As Imelda’s remnants head north, it will continue dumping rain on Texas, Louisiana and Arkansas

In this photo provided by the Chambers County Sheriff's Office, floodwaters surround a home, Thursday, Sept 19, 2019, in Winnie, Texas. The area has experienced heavy flooding due to Tropical Depression Imelda. (Brian Hawthorne/Chambers County Sheriff's Office via AP)

TEXAS — The remnants of Imelda will continue weakening Friday as the storm makes its way into northern Texas, Arkansas and Louisiana, but it will continue dumping heavy rain.

Parts of southeast Texas and southwest Louisiana are still under flash flood watches, the National Weather Service said late Thursday. Parts of Arkansas will also see periods of heavy rain throughout Friday, with rainfall totals reaching up to 4 inches in some areas, CNN meteorologist Haley Brink said.

In its wake, the storm left some of Houston’s neighborhoods swimming in several feet of water. It is the 7th wettest tropical cyclone in US history, according to the National Weather Service.

“I’m tired of it,” Kingwood-area Sharai Poteet told CNN affiliate KTRK. Poteet told the affiliate that she spent more than $50,000 repairing her home after Hurricane Harvey — which dumped 27 trillion gallons over Texas and Louisiana. “I don’t understand why we don’t have any drainage out here anymore.”

There was at least one storm-related death in Harris County, officials said. A man in his 40s or 50s was pulled from a van found submerged in Houston floodwaters Thursday evening, according to Harris County Sheriff Ed Gonzalez. He died after being transported to the hospital.

Imelda dumped more than 15 inches across Harris County, plunging cars and streets under water. Some areas in neighboring Jefferson County saw a whooping 43 inches of water.

Neighbors rescue neighbors

By Thursday night, more than 200 vehicles had been towed in Houston as the floodwaters began to recede, Houston Police Chief Art Acevedo said.

Residents began ditching their cars after heavy flooding made the roadways impassable.

In Beaumont — an area in Jefferson County — neighborhoods turned into lakes and roads looked more like streams. Officials opened two overnight shelters, CNN affiliate KPRC reported.

And neighbors took it upon themselves to help each other, with one resident telling the affiliate, “we’re just trying to take care of our people.”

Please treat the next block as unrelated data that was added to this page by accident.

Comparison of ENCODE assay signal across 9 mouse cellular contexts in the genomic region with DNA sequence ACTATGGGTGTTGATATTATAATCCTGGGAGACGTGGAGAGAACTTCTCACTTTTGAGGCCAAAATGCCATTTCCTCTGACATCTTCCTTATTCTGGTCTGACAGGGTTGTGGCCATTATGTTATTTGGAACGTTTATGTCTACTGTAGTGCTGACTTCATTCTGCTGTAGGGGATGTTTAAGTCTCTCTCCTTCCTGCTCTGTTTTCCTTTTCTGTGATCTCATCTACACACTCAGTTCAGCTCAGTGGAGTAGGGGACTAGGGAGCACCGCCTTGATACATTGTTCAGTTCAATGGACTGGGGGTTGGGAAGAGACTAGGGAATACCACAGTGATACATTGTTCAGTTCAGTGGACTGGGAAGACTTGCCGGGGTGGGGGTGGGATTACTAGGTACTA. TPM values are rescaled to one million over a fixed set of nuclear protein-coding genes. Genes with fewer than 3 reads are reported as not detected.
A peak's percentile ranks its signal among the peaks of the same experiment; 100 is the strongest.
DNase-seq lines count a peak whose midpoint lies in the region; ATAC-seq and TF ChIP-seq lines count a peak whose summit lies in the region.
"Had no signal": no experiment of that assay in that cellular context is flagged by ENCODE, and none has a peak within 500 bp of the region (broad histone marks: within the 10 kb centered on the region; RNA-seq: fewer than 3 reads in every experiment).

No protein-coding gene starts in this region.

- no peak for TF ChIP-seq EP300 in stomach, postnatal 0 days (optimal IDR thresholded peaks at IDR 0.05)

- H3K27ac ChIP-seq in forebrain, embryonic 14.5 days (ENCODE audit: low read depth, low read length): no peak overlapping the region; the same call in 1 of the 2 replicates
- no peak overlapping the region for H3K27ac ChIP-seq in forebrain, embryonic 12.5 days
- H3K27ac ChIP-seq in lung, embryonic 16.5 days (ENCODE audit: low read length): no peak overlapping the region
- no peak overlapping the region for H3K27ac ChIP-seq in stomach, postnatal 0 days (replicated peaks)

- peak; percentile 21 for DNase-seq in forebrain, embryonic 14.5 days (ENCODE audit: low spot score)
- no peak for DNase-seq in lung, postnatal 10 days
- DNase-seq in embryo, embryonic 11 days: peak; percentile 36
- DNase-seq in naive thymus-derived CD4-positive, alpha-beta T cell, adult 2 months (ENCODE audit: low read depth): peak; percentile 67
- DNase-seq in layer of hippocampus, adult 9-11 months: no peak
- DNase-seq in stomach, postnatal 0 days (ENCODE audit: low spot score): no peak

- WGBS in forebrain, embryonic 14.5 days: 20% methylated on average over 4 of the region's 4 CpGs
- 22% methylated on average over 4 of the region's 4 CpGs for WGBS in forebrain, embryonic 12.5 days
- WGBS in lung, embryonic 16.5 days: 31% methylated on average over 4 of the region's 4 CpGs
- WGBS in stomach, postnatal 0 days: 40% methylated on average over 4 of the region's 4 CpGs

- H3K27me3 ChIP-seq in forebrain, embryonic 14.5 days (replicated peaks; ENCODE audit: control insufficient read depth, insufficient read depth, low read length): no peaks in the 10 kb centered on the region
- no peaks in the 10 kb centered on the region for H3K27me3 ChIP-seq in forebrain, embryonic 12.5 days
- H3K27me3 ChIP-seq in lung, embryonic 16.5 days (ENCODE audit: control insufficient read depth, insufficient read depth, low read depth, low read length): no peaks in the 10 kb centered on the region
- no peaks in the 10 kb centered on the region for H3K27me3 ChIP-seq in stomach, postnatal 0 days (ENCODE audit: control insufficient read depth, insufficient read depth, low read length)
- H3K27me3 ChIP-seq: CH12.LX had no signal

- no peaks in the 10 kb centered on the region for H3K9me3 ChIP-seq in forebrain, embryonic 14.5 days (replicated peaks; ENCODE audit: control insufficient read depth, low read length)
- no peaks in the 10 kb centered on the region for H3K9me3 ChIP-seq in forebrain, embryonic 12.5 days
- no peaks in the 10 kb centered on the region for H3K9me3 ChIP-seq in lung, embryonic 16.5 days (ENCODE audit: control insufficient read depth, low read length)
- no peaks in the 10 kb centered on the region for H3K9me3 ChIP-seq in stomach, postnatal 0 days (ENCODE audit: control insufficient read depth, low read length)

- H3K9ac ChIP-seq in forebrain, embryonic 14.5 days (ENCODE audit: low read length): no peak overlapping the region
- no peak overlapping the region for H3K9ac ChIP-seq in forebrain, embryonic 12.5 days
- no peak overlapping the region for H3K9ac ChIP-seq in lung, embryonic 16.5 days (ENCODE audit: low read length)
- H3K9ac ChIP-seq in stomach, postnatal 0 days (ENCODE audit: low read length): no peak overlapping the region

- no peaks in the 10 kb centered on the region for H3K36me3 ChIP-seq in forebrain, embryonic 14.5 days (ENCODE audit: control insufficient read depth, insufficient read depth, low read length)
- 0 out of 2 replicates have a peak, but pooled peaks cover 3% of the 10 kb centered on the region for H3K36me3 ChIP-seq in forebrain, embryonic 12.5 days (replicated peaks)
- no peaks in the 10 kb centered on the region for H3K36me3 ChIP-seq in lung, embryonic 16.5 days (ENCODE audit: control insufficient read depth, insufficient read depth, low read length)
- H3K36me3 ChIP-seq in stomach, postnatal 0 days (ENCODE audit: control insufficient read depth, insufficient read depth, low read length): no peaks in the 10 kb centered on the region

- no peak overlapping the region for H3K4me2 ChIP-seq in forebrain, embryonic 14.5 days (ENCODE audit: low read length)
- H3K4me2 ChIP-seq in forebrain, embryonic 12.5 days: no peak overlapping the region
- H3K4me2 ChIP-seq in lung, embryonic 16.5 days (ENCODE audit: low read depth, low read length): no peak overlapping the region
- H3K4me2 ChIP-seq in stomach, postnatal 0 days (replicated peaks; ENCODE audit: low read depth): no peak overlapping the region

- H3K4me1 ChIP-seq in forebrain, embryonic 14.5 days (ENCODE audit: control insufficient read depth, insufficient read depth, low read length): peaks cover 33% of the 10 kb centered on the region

Floodwater poured into Beaumont TV station KBMT Thursday morning, forcing the news staff to move to their sister station in Houston, KHOU, to broadcast.

Officials in the area suspended rescue operations until Friday morning, but announced rescue crews will continue responding to life-threatening situations only.

“If you are still in an area with standing water, seek higher ground and shelter in place,” Beaumont police said. “Be patients and only call 911 for emergencies.”

Texas Gov. Gregg Abbott declared a state of disaster Thursday for 13 counties.

Comparing Imelda to Harvey

Many southeast Texas residents say the storm was similar — and some said worse — than Hurricane Harvey. The Category 4 monster made landfall on Texas and Louisiana two years ago.

That storm broke the US record for rainfall from a single storm, dumping more than 60 inches about 90 miles east of Houston. Harvey left the state in devastation with up to $75 billion in damages.

Misty Walton’s apartment in Vidor, Texas, was inundated with water as remnants from Imelda moved through state.

“Harvey was bad and this is bad too,” Walton said. “People are not even done rebuilding here and it’s happening again.”

She said her apartment and two cars in the driveway were flooded.

“I don’t know what we’re going to do,” she said. “But like always we pull together and we find a way.”

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